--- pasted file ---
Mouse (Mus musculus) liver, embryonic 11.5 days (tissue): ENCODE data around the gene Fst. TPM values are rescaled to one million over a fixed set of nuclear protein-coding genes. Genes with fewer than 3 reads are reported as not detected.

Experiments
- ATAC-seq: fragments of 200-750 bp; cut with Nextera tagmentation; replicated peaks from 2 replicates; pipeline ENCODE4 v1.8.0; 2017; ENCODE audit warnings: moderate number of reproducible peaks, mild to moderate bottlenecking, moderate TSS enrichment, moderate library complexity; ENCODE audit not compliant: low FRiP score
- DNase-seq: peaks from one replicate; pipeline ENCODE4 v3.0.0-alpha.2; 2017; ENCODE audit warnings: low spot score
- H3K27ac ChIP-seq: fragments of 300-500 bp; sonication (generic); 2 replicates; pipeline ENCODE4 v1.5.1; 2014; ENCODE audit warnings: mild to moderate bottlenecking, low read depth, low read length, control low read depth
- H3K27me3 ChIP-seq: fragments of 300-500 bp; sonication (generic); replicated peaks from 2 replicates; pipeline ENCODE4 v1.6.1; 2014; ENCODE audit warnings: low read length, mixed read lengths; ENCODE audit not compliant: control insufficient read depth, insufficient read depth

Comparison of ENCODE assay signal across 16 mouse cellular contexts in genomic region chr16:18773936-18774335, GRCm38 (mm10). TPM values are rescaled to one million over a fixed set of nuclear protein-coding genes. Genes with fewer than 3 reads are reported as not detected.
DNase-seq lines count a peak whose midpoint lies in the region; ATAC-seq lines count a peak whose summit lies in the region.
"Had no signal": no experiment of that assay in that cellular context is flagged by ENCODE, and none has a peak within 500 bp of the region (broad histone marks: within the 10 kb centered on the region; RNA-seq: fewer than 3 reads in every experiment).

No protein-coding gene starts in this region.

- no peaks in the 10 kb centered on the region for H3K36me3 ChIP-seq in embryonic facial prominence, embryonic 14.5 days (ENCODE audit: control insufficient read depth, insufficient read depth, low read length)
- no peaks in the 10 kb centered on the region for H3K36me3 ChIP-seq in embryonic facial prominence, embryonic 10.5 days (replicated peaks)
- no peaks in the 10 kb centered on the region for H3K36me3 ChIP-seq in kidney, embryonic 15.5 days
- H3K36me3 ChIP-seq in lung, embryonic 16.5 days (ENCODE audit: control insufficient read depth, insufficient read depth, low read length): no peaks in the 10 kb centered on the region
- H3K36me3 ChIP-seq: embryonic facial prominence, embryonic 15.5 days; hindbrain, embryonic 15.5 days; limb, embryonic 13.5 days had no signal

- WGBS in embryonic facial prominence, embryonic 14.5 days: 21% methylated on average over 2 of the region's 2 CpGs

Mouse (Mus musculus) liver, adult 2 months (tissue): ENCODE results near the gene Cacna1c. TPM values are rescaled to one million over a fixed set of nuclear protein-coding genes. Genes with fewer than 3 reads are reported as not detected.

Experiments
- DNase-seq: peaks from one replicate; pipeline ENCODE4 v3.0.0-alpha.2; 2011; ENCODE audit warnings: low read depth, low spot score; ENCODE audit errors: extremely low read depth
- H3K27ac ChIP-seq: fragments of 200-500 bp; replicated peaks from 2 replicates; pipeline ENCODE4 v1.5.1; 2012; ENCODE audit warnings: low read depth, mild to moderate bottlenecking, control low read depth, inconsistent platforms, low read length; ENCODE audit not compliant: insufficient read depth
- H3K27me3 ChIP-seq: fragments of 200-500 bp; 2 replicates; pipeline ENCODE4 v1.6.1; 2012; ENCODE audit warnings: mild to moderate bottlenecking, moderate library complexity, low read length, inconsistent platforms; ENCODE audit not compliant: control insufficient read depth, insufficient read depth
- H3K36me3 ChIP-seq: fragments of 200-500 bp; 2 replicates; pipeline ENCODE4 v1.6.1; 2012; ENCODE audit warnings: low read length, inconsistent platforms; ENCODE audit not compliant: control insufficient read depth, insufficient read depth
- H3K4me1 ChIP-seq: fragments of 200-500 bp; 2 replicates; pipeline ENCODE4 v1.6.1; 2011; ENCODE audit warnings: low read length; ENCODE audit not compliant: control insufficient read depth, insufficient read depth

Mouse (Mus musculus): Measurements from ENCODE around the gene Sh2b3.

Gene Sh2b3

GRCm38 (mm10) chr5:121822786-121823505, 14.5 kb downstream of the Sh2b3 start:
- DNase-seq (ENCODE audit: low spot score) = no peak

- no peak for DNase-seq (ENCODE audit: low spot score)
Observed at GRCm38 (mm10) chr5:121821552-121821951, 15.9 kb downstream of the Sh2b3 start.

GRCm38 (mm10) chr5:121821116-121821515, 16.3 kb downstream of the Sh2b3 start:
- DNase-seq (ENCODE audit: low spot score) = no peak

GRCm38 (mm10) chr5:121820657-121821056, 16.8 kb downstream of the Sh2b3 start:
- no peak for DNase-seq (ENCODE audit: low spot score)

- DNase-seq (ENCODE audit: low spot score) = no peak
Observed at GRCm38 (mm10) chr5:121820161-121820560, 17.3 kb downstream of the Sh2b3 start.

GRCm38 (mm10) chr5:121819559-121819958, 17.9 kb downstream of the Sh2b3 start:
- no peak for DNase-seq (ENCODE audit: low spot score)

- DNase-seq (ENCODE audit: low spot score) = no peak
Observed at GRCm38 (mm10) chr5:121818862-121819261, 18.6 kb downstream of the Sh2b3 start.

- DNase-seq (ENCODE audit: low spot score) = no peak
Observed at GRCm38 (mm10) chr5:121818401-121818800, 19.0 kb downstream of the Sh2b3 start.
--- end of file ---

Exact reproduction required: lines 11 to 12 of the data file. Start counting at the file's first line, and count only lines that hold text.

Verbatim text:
- no peaks in the 10 kb centered on the region for H3K36me3 ChIP-seq in embryonic facial prominence, embryonic 14.5 days (ENCODE audit: control insufficient read depth, insufficient read depth, low read length)
- no peaks in the 10 kb centered on the region for H3K36me3 ChIP-seq in embryonic facial prominence, embryonic 10.5 days (replicated peaks)